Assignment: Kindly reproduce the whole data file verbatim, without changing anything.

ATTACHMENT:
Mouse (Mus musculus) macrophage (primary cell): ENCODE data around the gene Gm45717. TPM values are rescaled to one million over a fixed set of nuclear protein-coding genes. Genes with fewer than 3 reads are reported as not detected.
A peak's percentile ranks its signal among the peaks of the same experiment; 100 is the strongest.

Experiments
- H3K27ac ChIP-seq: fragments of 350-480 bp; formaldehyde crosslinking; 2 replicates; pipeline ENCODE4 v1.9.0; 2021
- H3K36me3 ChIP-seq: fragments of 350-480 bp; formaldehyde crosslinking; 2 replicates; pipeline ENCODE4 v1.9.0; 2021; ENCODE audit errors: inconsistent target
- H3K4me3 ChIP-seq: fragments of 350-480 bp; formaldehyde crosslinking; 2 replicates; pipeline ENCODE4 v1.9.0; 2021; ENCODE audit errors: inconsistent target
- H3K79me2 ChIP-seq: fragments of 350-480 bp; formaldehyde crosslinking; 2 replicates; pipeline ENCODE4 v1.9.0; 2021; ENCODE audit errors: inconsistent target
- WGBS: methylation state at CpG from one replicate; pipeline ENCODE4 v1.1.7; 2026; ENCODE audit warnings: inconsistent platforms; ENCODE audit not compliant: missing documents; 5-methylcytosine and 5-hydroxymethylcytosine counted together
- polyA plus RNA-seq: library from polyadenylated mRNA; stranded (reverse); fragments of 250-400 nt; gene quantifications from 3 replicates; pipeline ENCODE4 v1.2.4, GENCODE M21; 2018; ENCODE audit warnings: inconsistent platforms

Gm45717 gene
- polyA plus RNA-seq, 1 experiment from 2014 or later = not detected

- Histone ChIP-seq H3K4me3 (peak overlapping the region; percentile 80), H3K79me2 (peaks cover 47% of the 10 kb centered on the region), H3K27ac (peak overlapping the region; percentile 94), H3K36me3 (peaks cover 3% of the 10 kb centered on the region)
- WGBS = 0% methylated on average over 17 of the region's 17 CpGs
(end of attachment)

Mouse (Mus musculus) macrophage (primary cell): ENCODE data around the gene Gm45717. TPM values are rescaled to one million over a fixed set of nuclear protein-coding genes. Genes with fewer than 3 reads are reported as not detected.
A peak's percentile ranks its signal among the peaks of the same experiment; 100 is the strongest.

Experiments
- H3K27ac ChIP-seq: fragments of 350-480 bp; formaldehyde crosslinking; 2 replicates; pipeline ENCODE4 v1.9.0; 2021
- H3K36me3 ChIP-seq: fragments of 350-480 bp; formaldehyde crosslinking; 2 replicates; pipeline ENCODE4 v1.9.0; 2021; ENCODE audit errors: inconsistent target
- H3K4me3 ChIP-seq: fragments of 350-480 bp; formaldehyde crosslinking; 2 replicates; pipeline ENCODE4 v1.9.0; 2021; ENCODE audit errors: inconsistent target
- H3K79me2 ChIP-seq: fragments of 350-480 bp; formaldehyde crosslinking; 2 replicates; pipeline ENCODE4 v1.9.0; 2021; ENCODE audit errors: inconsistent target
- WGBS: methylation state at CpG from one replicate; pipeline ENCODE4 v1.1.7; 2026; ENCODE audit warnings: inconsistent platforms; ENCODE audit not compliant: missing documents; 5-methylcytosine and 5-hydroxymethylcytosine counted together
- polyA plus RNA-seq: library from polyadenylated mRNA; stranded (reverse); fragments of 250-400 nt; gene quantifications from 3 replicates; pipeline ENCODE4 v1.2.4, GENCODE M21; 2018; ENCODE audit warnings: inconsistent platforms

Gm45717 gene
- polyA plus RNA-seq, 1 experiment from 2014 or later = not detected

- Histone ChIP-seq H3K4me3 (peak overlapping the region; percentile 80), H3K79me2 (peaks cover 47% of the 10 kb centered on the region), H3K27ac (peak overlapping the region; percentile 94), H3K36me3 (peaks cover 3% of the 10 kb centered on the region)
- WGBS = 0% methylated on average over 17 of the region's 17 CpGs